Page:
The Linkin leash shown on the Evo is effective, simple, easy to use and remove, fits any axe will also be available separately in January next year.
The Stalker is a classic design and covers a lot of options from mountaineering to walking. Its solid construction and 12 points make it perfect for steeper work but the flexible bar and universal binding also lets you fit them to more flexible footwear. The plastic heel and toe mould well to different boots and the webbing binding is secure and reliable. The spikes are the right length for security on various surfaces, too long and you don’t get spikes in, too short and you don’t get enough grip, with the front four points being well angled for steeper ground. Length adjustment is easy with the large spring steel clip and the Stalkers come pre-fitted with anti-ball plates. A tough all-rounder that’s built to last and comes with a zipped crampon bag.
The XLC’s are aluminium, very light and designed with high altitude and lightweight mountaineering in mind but they can still perform on winter Munros. Aluminium isn’t something to be scared of, they made the space shuttle out of it after all and I’ve used aluminium crampons and ice axes for years. You just have to use it with a little thought to get the best out of it and make it last. CAMP have done some of the work already in the design as the XLC’s have stainless steel reinforcing on the front points where security and reliability is critical and this makes all the difference as you can tackle steeper slopes. The points are a good length and used just on snow and ice they will wear well, it’s only on mixed surfaces with a lot of rock that aluminium crampon wear rates get annoying. Length adjustment is as the Stalkers above and the attachment system here is a mix of a classic plastic toe and a clip-in heel so the XLC’s will work on stiffer boots with a compatible heel design.
The Sharks are light for a steel crampon and are almost two pairs of crampons in one with a flexible binding system. The points are a good medium length and aggressively shaped with a forward facing bias at the front for tackling steeper ground. Length adjustment is via a spring steel clip and the bar is rigid so these Sharks suit stiff boots. They come pre-fitted with anti-ball plates but there’s still a bag full of bits for you to play with if you want something to do. The Sharks come with all the binding options you need to make them work with a variety of boots from big ski and boarding boots to climbing and walking boots. The classic style binding is shown in the photos which will work with most boots and you can mix and match this style with the wire toe bails and heel clips as your footwear demands. There are full instructions and I’ve swapped them all around a few times and it’s simple to do. The adjustability is great, but at the core of it, the Sharks are an excellent pair of crampons.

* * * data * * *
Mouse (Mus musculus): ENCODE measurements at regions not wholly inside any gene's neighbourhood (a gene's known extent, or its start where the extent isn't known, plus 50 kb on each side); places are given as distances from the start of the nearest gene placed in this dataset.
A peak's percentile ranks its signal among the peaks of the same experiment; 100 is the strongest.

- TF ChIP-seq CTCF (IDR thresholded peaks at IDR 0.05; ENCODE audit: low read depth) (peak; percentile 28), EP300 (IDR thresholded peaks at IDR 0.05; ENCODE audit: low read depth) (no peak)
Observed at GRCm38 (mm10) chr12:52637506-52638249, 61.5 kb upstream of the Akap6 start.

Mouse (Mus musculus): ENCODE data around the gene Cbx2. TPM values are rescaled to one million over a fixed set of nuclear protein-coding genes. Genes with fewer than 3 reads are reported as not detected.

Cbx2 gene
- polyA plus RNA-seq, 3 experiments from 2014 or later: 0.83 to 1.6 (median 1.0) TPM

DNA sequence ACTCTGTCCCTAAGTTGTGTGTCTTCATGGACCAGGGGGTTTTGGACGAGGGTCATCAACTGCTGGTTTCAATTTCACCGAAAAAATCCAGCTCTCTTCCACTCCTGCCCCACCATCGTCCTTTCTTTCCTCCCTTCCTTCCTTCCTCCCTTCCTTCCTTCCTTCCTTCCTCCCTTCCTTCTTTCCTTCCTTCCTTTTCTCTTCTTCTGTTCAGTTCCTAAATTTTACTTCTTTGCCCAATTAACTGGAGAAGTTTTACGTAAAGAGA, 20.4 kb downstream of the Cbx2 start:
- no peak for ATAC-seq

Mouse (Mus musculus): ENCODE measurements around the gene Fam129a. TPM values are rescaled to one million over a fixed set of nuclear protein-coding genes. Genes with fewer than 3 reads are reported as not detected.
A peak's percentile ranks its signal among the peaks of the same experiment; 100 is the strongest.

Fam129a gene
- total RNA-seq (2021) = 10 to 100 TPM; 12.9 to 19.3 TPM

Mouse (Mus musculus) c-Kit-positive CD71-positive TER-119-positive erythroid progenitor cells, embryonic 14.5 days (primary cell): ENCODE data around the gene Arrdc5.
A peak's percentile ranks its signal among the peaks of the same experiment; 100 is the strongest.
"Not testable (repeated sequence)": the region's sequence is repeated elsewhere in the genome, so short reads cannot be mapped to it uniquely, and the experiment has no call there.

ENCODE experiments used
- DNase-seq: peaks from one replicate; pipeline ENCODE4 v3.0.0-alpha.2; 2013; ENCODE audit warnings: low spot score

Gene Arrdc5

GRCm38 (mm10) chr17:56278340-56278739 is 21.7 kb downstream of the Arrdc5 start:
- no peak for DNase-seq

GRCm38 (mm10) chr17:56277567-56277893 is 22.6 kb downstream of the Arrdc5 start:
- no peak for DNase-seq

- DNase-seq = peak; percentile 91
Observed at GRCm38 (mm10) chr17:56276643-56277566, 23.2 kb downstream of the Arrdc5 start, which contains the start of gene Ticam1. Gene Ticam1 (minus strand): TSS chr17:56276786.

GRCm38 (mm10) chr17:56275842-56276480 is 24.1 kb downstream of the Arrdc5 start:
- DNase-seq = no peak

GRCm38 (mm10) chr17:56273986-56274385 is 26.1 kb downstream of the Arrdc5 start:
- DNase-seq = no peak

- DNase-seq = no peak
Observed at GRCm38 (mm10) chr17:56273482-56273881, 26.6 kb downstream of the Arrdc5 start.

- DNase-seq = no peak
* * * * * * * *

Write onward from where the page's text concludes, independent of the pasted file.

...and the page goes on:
Lightweight spikes have become very popular in the past few years and rightly so. Useful and easily packed away they’re fantastic on frozen trails and snow covered ground away from the steeper slopes. They are no substitute for proper crampons on steeper slopes though.
492g (inc bag)
The Ultra’s from Hillsound up the ante from their previous models with stainless steel spikes and chains which are tough and bite well. The flat chains sit well against your footwear and are very secure while the polymer upper grips your shoe and holds everything in place very well. There’s an additional strap to hold the Ultra’s in place and add some extra tension as required. They come with a tough drawcorded stuff sack.
414g (inc bag)
The Snowspikes follow a similar design to the Hillsounds and it’s worth trying both brands and their various sizes as for all their adaptability, these crampons aren’t one size fits all. You must size these right or they can move around too much on your shoe if they’re too big or the spikes are in the wrong places and the chains will dig into your shoes if they’re too small. The Snowspikes are a little lighter all round and I find they work well on lighter shoes making them a good choice for winter trails running. They come with a tough zipped carry bag.